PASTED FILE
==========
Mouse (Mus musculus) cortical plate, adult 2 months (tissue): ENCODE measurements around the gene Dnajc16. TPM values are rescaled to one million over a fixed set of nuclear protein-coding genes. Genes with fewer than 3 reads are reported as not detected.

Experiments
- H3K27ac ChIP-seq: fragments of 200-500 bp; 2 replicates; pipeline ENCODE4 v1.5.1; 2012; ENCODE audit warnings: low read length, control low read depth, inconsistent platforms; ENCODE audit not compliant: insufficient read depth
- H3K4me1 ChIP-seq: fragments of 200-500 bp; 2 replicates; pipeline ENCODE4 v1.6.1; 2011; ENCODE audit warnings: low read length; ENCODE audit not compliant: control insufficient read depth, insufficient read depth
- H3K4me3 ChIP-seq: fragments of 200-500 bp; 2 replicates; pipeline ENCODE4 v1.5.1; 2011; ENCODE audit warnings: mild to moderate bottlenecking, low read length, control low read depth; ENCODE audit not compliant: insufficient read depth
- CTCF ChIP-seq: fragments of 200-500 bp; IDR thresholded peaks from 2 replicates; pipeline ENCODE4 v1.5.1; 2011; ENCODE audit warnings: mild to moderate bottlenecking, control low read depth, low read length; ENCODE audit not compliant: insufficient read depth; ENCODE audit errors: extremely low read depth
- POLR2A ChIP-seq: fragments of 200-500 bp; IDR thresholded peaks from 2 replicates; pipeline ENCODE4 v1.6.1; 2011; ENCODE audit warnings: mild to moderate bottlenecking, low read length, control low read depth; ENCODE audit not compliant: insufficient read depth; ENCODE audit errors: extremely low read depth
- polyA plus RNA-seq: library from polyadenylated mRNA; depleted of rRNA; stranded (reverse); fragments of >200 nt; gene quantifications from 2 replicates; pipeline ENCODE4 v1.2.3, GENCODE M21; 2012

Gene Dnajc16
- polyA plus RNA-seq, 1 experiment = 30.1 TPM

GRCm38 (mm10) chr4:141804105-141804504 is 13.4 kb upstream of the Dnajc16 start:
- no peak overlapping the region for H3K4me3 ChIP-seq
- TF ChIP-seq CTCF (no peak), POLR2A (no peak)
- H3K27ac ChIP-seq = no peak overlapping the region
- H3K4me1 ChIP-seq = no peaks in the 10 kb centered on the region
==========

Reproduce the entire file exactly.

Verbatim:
Mouse (Mus musculus) cortical plate, adult 2 months (tissue): ENCODE measurements around the gene Dnajc16. TPM values are rescaled to one million over a fixed set of nuclear protein-coding genes. Genes with fewer than 3 reads are reported as not detected.

Experiments
- H3K27ac ChIP-seq: fragments of 200-500 bp; 2 replicates; pipeline ENCODE4 v1.5.1; 2012; ENCODE audit warnings: low read length, control low read depth, inconsistent platforms; ENCODE audit not compliant: insufficient read depth
- H3K4me1 ChIP-seq: fragments of 200-500 bp; 2 replicates; pipeline ENCODE4 v1.6.1; 2011; ENCODE audit warnings: low read length; ENCODE audit not compliant: control insufficient read depth, insufficient read depth
- H3K4me3 ChIP-seq: fragments of 200-500 bp; 2 replicates; pipeline ENCODE4 v1.5.1; 2011; ENCODE audit warnings: mild to moderate bottlenecking, low read length, control low read depth; ENCODE audit not compliant: insufficient read depth
- CTCF ChIP-seq: fragments of 200-500 bp; IDR thresholded peaks from 2 replicates; pipeline ENCODE4 v1.5.1; 2011; ENCODE audit warnings: mild to moderate bottlenecking, control low read depth, low read length; ENCODE audit not compliant: insufficient read depth; ENCODE audit errors: extremely low read depth
- POLR2A ChIP-seq: fragments of 200-500 bp; IDR thresholded peaks from 2 replicates; pipeline ENCODE4 v1.6.1; 2011; ENCODE audit warnings: mild to moderate bottlenecking, low read length, control low read depth; ENCODE audit not compliant: insufficient read depth; ENCODE audit errors: extremely low read depth
- polyA plus RNA-seq: library from polyadenylated mRNA; depleted of rRNA; stranded (reverse); fragments of >200 nt; gene quantifications from 2 replicates; pipeline ENCODE4 v1.2.3, GENCODE M21; 2012

Gene Dnajc16
- polyA plus RNA-seq, 1 experiment = 30.1 TPM

GRCm38 (mm10) chr4:141804105-141804504 is 13.4 kb upstream of the Dnajc16 start:
- no peak overlapping the region for H3K4me3 ChIP-seq
- TF ChIP-seq CTCF (no peak), POLR2A (no peak)
- H3K27ac ChIP-seq = no peak overlapping the region
- H3K4me1 ChIP-seq = no peaks in the 10 kb centered on the region